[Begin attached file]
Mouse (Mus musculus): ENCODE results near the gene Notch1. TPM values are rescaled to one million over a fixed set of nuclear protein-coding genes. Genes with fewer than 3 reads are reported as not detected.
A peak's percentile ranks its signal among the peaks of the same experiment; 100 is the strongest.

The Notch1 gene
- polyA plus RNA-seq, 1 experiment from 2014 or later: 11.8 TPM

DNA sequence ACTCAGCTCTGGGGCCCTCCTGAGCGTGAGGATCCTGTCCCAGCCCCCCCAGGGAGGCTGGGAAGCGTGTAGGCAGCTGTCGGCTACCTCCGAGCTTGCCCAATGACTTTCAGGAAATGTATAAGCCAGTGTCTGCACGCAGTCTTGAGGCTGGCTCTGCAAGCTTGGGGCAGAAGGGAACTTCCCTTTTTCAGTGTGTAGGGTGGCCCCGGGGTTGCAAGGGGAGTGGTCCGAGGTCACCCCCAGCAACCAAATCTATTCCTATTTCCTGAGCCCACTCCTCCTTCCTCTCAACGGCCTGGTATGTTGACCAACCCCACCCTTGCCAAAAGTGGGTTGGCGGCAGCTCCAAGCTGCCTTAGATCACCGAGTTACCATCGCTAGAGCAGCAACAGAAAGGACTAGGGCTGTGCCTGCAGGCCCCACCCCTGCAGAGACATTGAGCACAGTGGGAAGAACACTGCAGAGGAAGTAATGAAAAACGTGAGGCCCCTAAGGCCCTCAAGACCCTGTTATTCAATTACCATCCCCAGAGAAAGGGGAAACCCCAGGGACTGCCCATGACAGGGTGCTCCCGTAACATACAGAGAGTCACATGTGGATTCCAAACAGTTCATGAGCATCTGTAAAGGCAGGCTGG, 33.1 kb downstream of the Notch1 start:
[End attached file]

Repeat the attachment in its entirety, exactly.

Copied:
Mouse (Mus musculus): ENCODE results near the gene Notch1. TPM values are rescaled to one million over a fixed set of nuclear protein-coding genes. Genes with fewer than 3 reads are reported as not detected.
A peak's percentile ranks its signal among the peaks of the same experiment; 100 is the strongest.

The Notch1 gene
- polyA plus RNA-seq, 1 experiment from 2014 or later: 11.8 TPM

DNA sequence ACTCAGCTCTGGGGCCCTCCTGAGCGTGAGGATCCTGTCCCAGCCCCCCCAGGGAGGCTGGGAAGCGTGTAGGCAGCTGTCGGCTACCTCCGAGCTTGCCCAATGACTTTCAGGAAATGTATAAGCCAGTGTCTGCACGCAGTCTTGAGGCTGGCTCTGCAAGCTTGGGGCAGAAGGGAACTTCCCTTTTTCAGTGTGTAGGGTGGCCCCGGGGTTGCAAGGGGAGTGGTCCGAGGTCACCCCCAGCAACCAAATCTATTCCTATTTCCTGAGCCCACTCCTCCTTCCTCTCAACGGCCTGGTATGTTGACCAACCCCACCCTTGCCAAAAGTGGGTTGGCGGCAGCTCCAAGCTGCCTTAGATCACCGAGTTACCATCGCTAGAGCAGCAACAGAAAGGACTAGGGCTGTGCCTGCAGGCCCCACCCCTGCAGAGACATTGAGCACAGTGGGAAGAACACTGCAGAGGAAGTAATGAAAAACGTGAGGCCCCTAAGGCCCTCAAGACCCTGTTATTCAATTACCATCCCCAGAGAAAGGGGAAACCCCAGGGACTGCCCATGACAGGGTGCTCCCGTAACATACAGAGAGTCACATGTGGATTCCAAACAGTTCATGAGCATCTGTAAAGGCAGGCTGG, 33.1 kb downstream of the Notch1 start: